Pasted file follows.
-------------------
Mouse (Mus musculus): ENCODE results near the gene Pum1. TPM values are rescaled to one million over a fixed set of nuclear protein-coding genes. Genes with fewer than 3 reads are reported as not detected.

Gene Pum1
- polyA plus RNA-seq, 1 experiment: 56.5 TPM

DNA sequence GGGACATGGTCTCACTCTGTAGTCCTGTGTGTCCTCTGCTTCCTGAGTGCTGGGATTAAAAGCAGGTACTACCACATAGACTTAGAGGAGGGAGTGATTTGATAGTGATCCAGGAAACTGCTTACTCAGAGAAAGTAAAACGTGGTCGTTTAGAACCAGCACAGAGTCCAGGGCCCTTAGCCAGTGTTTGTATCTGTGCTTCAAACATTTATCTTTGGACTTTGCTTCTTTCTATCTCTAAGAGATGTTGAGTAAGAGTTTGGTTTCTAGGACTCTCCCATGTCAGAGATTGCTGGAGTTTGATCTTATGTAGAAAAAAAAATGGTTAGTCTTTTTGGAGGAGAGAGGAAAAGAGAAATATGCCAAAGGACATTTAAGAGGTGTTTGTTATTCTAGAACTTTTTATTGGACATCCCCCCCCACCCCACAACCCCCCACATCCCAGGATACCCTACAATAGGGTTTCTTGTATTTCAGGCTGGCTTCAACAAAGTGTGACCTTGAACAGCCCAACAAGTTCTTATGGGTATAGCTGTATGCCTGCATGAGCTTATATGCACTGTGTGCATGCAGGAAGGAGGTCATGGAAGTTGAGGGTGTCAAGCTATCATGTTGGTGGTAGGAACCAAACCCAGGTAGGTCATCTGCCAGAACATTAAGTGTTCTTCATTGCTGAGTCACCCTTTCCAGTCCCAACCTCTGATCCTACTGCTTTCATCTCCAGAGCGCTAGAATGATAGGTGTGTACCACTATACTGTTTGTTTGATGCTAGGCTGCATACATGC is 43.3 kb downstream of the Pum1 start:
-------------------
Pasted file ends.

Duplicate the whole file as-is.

Mouse (Mus musculus): ENCODE results near the gene Pum1. TPM values are rescaled to one million over a fixed set of nuclear protein-coding genes. Genes with fewer than 3 reads are reported as not detected.

Gene Pum1
- polyA plus RNA-seq, 1 experiment: 56.5 TPM

DNA sequence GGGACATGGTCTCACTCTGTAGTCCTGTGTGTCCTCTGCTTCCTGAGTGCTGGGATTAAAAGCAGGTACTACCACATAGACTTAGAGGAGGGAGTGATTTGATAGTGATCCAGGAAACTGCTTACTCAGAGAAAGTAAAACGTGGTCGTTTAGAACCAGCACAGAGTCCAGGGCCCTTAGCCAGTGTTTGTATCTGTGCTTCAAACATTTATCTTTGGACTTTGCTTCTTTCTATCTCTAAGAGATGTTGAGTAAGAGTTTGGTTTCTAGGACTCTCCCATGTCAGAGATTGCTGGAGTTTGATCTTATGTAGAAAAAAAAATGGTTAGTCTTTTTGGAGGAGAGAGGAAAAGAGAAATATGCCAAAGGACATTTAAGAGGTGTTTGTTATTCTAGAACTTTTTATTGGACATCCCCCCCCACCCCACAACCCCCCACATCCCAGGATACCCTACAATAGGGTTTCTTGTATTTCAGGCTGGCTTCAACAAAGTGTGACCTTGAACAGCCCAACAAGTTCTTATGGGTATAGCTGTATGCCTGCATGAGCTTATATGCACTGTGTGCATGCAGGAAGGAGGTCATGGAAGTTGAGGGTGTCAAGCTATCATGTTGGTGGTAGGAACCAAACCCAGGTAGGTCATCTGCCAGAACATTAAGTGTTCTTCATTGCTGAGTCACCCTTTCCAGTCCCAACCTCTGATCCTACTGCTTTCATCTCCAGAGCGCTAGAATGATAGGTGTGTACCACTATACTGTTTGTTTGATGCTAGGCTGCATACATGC is 43.3 kb downstream of the Pum1 start: